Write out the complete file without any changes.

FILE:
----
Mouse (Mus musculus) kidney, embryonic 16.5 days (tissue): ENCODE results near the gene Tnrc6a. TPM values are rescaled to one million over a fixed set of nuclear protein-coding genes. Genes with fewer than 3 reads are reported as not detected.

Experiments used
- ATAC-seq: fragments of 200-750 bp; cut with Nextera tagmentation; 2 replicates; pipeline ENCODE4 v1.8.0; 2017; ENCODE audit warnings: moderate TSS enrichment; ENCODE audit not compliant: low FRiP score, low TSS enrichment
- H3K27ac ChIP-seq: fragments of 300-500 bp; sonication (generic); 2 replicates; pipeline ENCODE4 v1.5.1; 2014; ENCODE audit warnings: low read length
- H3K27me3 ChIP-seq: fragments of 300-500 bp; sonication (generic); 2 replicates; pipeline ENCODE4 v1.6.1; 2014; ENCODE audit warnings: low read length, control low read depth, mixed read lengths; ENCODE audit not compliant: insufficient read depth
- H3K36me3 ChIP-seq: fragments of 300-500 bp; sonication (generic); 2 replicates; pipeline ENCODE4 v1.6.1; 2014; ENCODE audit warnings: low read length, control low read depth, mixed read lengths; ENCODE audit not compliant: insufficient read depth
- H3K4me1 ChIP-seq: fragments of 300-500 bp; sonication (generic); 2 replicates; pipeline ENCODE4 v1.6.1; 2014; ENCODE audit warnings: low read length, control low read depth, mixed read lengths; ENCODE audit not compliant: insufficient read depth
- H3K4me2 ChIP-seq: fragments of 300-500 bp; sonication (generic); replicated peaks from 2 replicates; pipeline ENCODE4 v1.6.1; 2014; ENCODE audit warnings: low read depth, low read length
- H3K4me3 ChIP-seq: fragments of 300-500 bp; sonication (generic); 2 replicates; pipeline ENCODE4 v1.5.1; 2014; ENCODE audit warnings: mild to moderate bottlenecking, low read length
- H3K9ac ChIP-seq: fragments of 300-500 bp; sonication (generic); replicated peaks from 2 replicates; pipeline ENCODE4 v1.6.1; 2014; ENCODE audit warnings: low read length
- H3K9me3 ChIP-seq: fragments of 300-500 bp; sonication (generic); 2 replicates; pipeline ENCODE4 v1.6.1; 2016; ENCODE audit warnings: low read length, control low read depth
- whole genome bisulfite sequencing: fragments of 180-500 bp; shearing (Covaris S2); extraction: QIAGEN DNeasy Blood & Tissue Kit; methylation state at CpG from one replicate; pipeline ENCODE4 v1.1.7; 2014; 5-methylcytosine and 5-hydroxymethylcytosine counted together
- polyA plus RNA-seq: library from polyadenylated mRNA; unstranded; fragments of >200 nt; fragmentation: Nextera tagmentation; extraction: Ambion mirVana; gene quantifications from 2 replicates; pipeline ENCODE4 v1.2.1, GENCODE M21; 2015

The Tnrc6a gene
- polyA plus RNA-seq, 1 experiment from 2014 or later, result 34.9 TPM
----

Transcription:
Mouse (Mus musculus) kidney, embryonic 16.5 days (tissue): ENCODE results near the gene Tnrc6a. TPM values are rescaled to one million over a fixed set of nuclear protein-coding genes. Genes with fewer than 3 reads are reported as not detected.

Experiments used
- ATAC-seq: fragments of 200-750 bp; cut with Nextera tagmentation; 2 replicates; pipeline ENCODE4 v1.8.0; 2017; ENCODE audit warnings: moderate TSS enrichment; ENCODE audit not compliant: low FRiP score, low TSS enrichment
- H3K27ac ChIP-seq: fragments of 300-500 bp; sonication (generic); 2 replicates; pipeline ENCODE4 v1.5.1; 2014; ENCODE audit warnings: low read length
- H3K27me3 ChIP-seq: fragments of 300-500 bp; sonication (generic); 2 replicates; pipeline ENCODE4 v1.6.1; 2014; ENCODE audit warnings: low read length, control low read depth, mixed read lengths; ENCODE audit not compliant: insufficient read depth
- H3K36me3 ChIP-seq: fragments of 300-500 bp; sonication (generic); 2 replicates; pipeline ENCODE4 v1.6.1; 2014; ENCODE audit warnings: low read length, control low read depth, mixed read lengths; ENCODE audit not compliant: insufficient read depth
- H3K4me1 ChIP-seq: fragments of 300-500 bp; sonication (generic); 2 replicates; pipeline ENCODE4 v1.6.1; 2014; ENCODE audit warnings: low read length, control low read depth, mixed read lengths; ENCODE audit not compliant: insufficient read depth
- H3K4me2 ChIP-seq: fragments of 300-500 bp; sonication (generic); replicated peaks from 2 replicates; pipeline ENCODE4 v1.6.1; 2014; ENCODE audit warnings: low read depth, low read length
- H3K4me3 ChIP-seq: fragments of 300-500 bp; sonication (generic); 2 replicates; pipeline ENCODE4 v1.5.1; 2014; ENCODE audit warnings: mild to moderate bottlenecking, low read length
- H3K9ac ChIP-seq: fragments of 300-500 bp; sonication (generic); replicated peaks from 2 replicates; pipeline ENCODE4 v1.6.1; 2014; ENCODE audit warnings: low read length
- H3K9me3 ChIP-seq: fragments of 300-500 bp; sonication (generic); 2 replicates; pipeline ENCODE4 v1.6.1; 2016; ENCODE audit warnings: low read length, control low read depth
- whole genome bisulfite sequencing: fragments of 180-500 bp; shearing (Covaris S2); extraction: QIAGEN DNeasy Blood & Tissue Kit; methylation state at CpG from one replicate; pipeline ENCODE4 v1.1.7; 2014; 5-methylcytosine and 5-hydroxymethylcytosine counted together
- polyA plus RNA-seq: library from polyadenylated mRNA; unstranded; fragments of >200 nt; fragmentation: Nextera tagmentation; extraction: Ambion mirVana; gene quantifications from 2 replicates; pipeline ENCODE4 v1.2.1, GENCODE M21; 2015

The Tnrc6a gene
- polyA plus RNA-seq, 1 experiment from 2014 or later, result 34.9 TPM